Back In Time

You don't often think of commercially successful groups as years ahead

of their time, but Guy certainly were. Their 1988 self titled debut

introduced the world to the New Jack Swing meld of soul vocals and hip-hop

beats, spawning such hits as "I Like," "Groove Me," "Spend the Night" and

"Teddy's Jam," while 1990's aptly titled The Future generated more

hits with "Let's Chill" and "I Wanna Get With U." Legal squabbles and

Teddy Riley's then expanding production/songwriting empire froze them in

time — perfect specimens of a New Jack Swing sound undiluted by

collaborations with rappers (or even worse, singers attempting to kick

some lyrical flava) that came to plague and alter the genre in the 1990s.

A long ten years later they've reunited, and the question is: time has

passed, but has it passed by Guy? After listening to III, the

answer is a resounding no, as Riley and brothers Aaron and Damion Hall

have delivered an engaging album that keeps up with young bucks like K-Ci

& JoJo, Dru Hill, Ginuwine and Next by not changing a damn thing about

the approach that the trio found success with over a decade ago.

You know the drill: Riley peppers the album with dope beats and funky

soundscapes while the Halls harmonize with the strength of a gospel choir

and the charms of a lover pleading for one more chance. Ballads such as

"Not a Day" tear at the heartstrings, uptempo joints, including "Fly Away"

and "2004," are designed to set backfields in motion, and both the singing

and production is solid from start to finish. The most stunning track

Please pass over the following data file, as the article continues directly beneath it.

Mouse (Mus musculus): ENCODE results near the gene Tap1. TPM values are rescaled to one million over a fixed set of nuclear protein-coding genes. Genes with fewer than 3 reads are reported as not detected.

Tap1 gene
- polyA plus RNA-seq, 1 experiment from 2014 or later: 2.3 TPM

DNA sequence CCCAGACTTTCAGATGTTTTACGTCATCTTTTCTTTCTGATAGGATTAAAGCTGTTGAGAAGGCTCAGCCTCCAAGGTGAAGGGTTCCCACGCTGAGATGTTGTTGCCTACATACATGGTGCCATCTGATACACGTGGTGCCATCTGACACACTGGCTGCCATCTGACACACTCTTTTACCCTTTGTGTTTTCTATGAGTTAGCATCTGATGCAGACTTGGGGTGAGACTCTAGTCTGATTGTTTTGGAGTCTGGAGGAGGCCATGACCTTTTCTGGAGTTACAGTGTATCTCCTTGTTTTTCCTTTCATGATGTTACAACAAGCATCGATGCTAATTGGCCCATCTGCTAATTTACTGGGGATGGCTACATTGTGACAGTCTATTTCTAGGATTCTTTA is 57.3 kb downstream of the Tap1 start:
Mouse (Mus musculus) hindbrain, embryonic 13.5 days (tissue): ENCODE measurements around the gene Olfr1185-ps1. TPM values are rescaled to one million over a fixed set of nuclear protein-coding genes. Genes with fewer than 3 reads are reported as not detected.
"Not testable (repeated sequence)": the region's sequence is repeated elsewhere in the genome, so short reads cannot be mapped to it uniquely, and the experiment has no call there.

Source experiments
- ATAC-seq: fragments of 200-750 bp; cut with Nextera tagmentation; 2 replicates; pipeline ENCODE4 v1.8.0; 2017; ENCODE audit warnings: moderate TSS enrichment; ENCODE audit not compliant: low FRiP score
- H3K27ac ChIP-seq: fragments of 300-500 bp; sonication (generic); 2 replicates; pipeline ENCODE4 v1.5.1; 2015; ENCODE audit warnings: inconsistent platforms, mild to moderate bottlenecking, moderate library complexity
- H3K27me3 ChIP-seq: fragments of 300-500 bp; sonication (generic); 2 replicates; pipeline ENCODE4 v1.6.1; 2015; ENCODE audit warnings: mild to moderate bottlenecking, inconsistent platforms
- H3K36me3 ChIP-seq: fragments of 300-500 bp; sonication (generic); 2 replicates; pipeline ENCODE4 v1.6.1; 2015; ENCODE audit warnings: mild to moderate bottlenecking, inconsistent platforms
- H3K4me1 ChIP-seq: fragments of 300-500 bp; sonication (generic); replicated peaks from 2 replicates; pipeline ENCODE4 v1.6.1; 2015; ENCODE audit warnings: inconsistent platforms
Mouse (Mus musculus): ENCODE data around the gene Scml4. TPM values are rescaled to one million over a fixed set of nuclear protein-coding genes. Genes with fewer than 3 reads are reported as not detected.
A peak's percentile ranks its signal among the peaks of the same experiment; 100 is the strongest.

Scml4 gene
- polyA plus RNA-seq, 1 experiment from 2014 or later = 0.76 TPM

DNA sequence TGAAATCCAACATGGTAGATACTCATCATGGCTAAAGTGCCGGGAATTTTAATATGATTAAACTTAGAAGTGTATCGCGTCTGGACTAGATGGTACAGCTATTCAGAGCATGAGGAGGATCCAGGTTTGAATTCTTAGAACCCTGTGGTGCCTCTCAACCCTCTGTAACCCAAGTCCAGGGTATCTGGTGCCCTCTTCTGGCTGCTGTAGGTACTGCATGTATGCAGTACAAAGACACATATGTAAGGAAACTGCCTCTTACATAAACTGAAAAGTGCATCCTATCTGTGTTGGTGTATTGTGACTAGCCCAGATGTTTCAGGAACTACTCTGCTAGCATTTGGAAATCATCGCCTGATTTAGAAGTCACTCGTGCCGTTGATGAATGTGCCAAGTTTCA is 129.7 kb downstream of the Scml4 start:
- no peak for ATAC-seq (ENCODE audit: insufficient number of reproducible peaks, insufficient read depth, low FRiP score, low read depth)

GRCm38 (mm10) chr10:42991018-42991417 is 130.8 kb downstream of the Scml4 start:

here is "Why You Wanna Keep Me From My Baby" (RealAudio

excerpt), a tune estranged fathers will no doubt be singing to

their baby-mamma's answering machine all year long. A sort of post–"No

Scrubs"/"No Pigeons," it features Aaron Hall thanking God for his "seed"

and letting his child know that he loves him regardless of what's happening

in the mother's life. While Hall isn't necessarily a narrator we can trust

— he never really explains his separation from the family — the

emotions are real enough to burn even the most casual listener.

Admittedly, there are a few nods to '90s innovations, of which "Love Online"

(RealAudio

excerpt) is the most obvious example — and, not coincidentally,

far and away the album's worst song. Borrowing a page from Timbaland's

playbook, Riley peppers the track with AOL samples, mouse clicks and

startup sounds from both a Mac and a PC, while the Halls fret about not

getting e-mail from a far-away lover. Suffice it to say that, after

listening to club bumpers like "Dancin' " (RealAudio

excerpt) and the steamy R&B pleadings of "Tellin' Me No," you

just doesn't picture any of these Guys needing to get their, er, log on.

Guy deserve kudos here not just for making an enjoyable album, but also

for not seeking out a gaggle of rappers to help them appeal to a younger

generation. III is the sound of a group that knows what it's doing

was right then — and is still right now. Ahead of its time? Yes. But

back in time to reap what it sowed.